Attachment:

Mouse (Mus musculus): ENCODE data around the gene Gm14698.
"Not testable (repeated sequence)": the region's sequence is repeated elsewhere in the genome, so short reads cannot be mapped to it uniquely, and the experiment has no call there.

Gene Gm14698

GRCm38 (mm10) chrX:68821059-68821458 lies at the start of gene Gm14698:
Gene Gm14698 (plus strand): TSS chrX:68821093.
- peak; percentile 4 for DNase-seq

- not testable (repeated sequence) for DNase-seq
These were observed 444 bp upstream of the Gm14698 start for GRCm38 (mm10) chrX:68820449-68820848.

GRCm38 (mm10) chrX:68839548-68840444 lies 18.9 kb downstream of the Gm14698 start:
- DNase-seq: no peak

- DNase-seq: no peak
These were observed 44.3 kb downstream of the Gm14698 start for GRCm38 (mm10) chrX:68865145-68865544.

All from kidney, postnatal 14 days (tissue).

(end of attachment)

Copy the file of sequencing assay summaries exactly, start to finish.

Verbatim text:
Mouse (Mus musculus): ENCODE data around the gene Gm14698.
"Not testable (repeated sequence)": the region's sequence is repeated elsewhere in the genome, so short reads cannot be mapped to it uniquely, and the experiment has no call there.

Gene Gm14698

GRCm38 (mm10) chrX:68821059-68821458 lies at the start of gene Gm14698:
Gene Gm14698 (plus strand): TSS chrX:68821093.
- peak; percentile 4 for DNase-seq

- not testable (repeated sequence) for DNase-seq
These were observed 444 bp upstream of the Gm14698 start for GRCm38 (mm10) chrX:68820449-68820848.

GRCm38 (mm10) chrX:68839548-68840444 lies 18.9 kb downstream of the Gm14698 start:
- DNase-seq: no peak

- DNase-seq: no peak
These were observed 44.3 kb downstream of the Gm14698 start for GRCm38 (mm10) chrX:68865145-68865544.

All from kidney, postnatal 14 days (tissue).